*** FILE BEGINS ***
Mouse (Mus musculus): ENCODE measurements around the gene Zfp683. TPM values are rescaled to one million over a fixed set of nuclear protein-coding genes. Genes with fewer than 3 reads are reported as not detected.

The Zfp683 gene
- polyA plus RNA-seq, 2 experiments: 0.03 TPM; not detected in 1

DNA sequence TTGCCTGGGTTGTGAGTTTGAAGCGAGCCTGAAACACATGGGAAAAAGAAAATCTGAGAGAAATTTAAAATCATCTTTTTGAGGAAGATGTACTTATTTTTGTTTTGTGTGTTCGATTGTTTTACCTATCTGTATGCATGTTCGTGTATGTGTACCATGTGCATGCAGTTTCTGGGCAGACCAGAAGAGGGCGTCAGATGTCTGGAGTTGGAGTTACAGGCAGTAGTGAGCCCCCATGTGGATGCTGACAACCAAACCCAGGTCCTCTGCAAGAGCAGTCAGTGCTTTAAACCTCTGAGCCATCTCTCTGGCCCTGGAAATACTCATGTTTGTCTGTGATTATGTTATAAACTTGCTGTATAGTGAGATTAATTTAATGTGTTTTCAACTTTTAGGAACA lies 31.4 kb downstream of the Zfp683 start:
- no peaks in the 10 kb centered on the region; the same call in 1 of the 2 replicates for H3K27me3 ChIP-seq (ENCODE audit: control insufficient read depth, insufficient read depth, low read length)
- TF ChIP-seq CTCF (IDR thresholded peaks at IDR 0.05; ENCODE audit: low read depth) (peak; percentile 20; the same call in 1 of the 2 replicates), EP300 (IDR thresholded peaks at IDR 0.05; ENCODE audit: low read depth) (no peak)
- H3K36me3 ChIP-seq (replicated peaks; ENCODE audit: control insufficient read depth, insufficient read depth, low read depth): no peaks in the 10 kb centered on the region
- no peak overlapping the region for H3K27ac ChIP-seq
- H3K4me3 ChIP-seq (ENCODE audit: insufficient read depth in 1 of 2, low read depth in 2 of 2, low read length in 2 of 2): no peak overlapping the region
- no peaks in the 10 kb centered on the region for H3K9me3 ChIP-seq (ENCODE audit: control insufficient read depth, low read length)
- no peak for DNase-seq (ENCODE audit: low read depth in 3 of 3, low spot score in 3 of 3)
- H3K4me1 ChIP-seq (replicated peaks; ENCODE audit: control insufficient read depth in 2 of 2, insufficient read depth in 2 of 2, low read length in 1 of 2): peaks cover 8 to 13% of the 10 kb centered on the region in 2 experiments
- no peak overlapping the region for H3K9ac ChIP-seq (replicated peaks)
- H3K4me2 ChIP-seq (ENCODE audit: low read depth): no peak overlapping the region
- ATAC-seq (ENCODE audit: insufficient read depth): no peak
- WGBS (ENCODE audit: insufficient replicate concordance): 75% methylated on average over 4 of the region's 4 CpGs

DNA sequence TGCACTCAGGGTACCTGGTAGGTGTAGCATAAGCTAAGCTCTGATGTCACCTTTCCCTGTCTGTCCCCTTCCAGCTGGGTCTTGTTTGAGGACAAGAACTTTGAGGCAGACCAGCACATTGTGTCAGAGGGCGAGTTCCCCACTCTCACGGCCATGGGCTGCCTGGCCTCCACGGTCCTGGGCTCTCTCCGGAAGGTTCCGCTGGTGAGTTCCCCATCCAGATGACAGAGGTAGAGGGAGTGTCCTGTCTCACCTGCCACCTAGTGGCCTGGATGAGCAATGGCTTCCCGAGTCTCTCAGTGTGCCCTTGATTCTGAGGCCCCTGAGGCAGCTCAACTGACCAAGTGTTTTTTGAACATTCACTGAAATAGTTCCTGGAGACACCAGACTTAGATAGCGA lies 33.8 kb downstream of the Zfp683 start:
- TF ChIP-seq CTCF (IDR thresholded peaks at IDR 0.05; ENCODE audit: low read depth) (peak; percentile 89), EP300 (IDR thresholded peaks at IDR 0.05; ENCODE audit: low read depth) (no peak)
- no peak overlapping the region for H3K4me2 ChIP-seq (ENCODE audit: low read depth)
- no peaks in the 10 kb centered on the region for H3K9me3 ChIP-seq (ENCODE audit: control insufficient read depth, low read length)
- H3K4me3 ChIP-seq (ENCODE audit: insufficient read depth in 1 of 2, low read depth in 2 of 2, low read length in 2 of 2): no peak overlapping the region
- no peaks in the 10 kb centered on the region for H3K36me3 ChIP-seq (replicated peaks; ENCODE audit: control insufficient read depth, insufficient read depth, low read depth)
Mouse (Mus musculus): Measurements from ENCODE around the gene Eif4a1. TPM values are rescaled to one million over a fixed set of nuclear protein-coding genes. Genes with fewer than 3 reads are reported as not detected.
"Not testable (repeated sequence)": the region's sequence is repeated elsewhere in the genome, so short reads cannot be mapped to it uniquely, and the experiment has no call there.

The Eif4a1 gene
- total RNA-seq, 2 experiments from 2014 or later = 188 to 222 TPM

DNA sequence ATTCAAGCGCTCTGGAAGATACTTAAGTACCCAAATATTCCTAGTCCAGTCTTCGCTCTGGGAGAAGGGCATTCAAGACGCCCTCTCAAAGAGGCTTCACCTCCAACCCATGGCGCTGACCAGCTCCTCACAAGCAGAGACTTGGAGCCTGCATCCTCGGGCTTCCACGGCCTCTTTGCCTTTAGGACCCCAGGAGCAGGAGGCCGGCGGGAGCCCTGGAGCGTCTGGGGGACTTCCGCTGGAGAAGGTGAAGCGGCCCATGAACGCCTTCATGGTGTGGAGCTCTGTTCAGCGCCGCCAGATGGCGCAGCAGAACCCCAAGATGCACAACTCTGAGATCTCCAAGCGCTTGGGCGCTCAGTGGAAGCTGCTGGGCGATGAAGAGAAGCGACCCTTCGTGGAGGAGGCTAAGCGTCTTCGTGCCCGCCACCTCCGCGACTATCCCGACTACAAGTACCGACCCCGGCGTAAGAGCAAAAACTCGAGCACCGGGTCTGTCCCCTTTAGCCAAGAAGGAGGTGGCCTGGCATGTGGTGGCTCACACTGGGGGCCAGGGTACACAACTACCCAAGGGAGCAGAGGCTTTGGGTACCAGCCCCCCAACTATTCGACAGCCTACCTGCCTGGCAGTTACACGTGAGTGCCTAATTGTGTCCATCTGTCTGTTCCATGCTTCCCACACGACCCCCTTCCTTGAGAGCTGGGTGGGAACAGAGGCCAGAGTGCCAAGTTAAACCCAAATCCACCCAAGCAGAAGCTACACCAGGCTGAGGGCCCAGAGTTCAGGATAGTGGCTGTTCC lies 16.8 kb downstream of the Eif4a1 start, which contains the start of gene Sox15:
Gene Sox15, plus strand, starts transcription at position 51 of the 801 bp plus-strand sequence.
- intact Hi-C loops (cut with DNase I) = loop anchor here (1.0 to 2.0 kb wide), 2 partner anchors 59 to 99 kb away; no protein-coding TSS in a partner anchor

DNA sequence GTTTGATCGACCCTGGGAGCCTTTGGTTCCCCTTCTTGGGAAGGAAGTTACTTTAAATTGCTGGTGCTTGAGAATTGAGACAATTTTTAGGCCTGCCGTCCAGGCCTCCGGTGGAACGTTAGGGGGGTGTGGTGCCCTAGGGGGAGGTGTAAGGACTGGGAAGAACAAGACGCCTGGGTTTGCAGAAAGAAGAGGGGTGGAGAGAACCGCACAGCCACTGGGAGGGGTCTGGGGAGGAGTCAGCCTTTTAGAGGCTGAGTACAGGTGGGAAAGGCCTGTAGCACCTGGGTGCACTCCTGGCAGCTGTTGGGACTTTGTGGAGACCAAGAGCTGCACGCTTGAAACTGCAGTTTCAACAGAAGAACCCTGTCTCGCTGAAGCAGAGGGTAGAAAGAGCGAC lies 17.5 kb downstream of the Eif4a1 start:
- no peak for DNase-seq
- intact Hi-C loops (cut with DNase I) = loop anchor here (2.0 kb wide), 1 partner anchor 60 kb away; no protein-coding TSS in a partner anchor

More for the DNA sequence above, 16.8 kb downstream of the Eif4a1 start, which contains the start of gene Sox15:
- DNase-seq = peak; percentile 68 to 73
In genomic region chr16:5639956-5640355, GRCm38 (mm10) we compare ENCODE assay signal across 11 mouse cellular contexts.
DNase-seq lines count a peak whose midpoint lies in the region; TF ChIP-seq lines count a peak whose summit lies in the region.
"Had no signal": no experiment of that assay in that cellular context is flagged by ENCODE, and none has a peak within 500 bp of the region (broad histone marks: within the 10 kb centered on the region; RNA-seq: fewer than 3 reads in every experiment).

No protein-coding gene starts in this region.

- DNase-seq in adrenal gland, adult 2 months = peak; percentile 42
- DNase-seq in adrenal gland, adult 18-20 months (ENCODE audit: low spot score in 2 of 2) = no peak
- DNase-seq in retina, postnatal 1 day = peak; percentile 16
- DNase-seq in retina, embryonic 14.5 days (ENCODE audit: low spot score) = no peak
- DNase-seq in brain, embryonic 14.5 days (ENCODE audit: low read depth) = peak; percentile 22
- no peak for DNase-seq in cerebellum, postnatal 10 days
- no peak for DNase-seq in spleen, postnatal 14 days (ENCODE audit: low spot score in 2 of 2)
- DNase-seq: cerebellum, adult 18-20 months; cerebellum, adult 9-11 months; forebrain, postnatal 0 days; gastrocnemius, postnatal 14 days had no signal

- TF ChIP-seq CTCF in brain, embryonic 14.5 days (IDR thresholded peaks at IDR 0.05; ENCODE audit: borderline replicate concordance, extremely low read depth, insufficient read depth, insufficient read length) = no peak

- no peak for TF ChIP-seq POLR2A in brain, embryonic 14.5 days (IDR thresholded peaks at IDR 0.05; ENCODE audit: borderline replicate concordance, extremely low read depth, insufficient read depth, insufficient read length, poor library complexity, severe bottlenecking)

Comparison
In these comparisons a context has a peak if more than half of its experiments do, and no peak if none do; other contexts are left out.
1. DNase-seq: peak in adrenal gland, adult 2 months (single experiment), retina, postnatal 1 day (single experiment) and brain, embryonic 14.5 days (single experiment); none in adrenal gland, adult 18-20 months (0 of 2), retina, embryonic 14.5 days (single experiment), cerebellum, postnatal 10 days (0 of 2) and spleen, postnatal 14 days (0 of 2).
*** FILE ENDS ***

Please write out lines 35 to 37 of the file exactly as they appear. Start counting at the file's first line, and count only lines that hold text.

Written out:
In genomic region chr16:5639956-5640355, GRCm38 (mm10) we compare ENCODE assay signal across 11 mouse cellular contexts.
DNase-seq lines count a peak whose midpoint lies in the region; TF ChIP-seq lines count a peak whose summit lies in the region.
"Had no signal": no experiment of that assay in that cellular context is flagged by ENCODE, and none has a peak within 500 bp of the region (broad histone marks: within the 10 kb centered on the region; RNA-seq: fewer than 3 reads in every experiment).